Diario dun Camiño was commissioned by Peter Fletcher in celebration of the 120th anniversary of Spanish composer Federico Mompou and was premiered at Weill Recital Hall, Carnegie Hall in New York, NY.
O mosteiro de Samos – Brétema e vento (de Sarria a Portomarín) – Arcos da vella (despois de Portomarín) – Tres paxaros (entre Palas de Rei e Melide) – As doce uvas de Noitevella (Melide) – Campás no serán (Arzúa) – Un salgueiro solitario (despois de Pedrouzo) – Reloxo, igrexa de Santiago (Boente)
Diario dun Camiño was commissioned in 2013, partly in celebration of the 120th anniversary of Federico Mompouʼs birth. For some time prior, my wife and I had wanted to walk the famous Camino Francés, an ancient pilgrimage route that winds, at its end, through Galicia and ends in Santiago de
Compostela. That Mompou lectured at Música en Compostela for many years was a coincidence I could not pass up, and I decided to make the pilgrimage and compose this piece en route.
Beginning in Samos, at its imposing medieval monastery, we walked the Camino to Santiago de Compostela, each day keeping a sonic diary of the trip. Besides the morning bells at the monastery of Samos (O mosteiro de Samos), which symbolically began my journey (and begins this work), my
“entries” included notations of birds (paxaros), evening bells (campás no serán), a hypnotically asymmetrical ticking clock (reloxo), and musical depictions of fog and wind (brétema e vento), double rainbows (arcos da vella), and a solitary willow (un salgueiro solitario). Easily one of the most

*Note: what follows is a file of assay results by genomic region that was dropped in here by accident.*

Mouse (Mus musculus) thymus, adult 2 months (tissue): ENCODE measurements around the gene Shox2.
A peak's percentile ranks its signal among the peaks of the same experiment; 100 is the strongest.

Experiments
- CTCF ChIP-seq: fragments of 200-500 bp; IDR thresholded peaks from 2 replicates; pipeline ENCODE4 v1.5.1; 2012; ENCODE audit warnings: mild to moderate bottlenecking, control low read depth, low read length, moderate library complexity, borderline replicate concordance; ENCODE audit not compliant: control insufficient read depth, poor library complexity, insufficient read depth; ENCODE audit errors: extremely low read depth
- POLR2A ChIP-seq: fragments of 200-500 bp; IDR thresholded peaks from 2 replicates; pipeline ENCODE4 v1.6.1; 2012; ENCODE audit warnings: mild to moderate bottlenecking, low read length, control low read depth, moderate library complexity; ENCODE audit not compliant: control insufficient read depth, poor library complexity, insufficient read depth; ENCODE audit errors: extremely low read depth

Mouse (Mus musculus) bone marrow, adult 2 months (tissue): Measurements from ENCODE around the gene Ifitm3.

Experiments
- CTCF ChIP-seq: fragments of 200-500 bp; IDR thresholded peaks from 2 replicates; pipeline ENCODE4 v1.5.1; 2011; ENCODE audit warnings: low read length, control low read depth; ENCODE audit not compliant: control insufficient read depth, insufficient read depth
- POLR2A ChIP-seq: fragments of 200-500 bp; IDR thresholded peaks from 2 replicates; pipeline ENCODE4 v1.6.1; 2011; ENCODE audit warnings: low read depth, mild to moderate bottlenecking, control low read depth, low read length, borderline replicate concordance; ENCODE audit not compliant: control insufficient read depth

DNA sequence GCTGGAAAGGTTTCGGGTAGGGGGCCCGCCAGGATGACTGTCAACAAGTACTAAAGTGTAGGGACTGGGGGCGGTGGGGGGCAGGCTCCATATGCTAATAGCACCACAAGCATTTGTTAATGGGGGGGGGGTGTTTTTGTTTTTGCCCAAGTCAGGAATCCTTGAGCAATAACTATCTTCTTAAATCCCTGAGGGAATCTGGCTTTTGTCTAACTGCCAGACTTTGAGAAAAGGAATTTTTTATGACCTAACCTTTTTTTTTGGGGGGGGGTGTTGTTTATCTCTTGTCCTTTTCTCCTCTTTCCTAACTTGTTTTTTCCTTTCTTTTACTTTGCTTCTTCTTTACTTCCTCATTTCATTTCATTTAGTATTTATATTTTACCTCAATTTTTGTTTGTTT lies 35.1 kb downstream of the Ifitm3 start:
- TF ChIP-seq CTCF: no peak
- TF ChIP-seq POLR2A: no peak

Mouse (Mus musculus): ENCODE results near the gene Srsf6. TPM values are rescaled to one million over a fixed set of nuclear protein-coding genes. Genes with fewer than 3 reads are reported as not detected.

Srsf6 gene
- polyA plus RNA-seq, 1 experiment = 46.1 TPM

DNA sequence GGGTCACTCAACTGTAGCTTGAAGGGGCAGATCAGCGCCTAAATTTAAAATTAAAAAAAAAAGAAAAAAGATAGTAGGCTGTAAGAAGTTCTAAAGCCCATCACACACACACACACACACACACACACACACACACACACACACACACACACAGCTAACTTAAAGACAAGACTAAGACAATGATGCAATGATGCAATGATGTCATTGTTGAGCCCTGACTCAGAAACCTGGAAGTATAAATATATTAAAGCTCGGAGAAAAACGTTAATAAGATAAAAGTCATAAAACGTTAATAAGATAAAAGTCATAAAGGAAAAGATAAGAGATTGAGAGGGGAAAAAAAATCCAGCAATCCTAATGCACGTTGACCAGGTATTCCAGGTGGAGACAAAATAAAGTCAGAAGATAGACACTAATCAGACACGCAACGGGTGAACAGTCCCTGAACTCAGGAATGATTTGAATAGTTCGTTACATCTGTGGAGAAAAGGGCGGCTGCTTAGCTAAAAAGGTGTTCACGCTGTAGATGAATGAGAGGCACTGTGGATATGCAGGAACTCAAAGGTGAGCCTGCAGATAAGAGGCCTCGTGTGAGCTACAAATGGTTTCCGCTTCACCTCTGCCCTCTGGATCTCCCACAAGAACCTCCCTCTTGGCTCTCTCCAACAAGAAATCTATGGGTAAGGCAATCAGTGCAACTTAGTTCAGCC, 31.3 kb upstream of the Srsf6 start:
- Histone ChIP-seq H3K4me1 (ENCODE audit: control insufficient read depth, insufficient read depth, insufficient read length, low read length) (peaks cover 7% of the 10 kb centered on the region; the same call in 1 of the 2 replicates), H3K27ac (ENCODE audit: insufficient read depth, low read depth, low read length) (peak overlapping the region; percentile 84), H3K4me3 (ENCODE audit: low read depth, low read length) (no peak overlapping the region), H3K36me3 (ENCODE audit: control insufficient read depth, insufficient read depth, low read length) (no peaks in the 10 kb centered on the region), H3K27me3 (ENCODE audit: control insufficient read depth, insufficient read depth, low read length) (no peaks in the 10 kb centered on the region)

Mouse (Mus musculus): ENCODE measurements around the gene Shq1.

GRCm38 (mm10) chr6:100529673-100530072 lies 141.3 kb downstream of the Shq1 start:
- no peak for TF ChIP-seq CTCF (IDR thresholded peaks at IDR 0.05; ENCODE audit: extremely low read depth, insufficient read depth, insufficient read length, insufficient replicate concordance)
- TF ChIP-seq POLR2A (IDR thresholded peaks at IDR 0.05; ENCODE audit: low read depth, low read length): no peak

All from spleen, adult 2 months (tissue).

naturally beautiful areas Iʼve visited, the geography of Galicia itself was a continuous inspiration, as was the quiet and deliberateness attending the walk itself.
I assembled the work from these sketches upon arrival in Santiago de Compostela, the fortunate beneficiary of the use of a fine piano situated in a chapel in the stunning Parador “Hostal dos Reis Católicos,” a hotel on the northern side of the Praza de Obradoiro that was commissioned as a hospital for sick pilgrims by Ferdinand and Isabella in 1499.
While walking the Camino Francés, I imagined that my piece would end majestically, with an evocation of the great Catedral, or inspired by the ancient and important Codex Calixtinus; instead, the work ends quietly, depicting the ticking of a clock in a tiny church of Santiago (igrexa de Santiago) in the equally tiny village of Boente. The moment of reflection that this clock represents, sitting quietly, resting, while time limped on its inexorable way, seemed much more reflective of the “meaning” of the Camino than the overwhelming grandeur of the great city. It also brought me back to Mompou, the original inspiration of the work, whose music so often magically evokes a time-outside-of-time, and aspires to a measured, meditative quiet.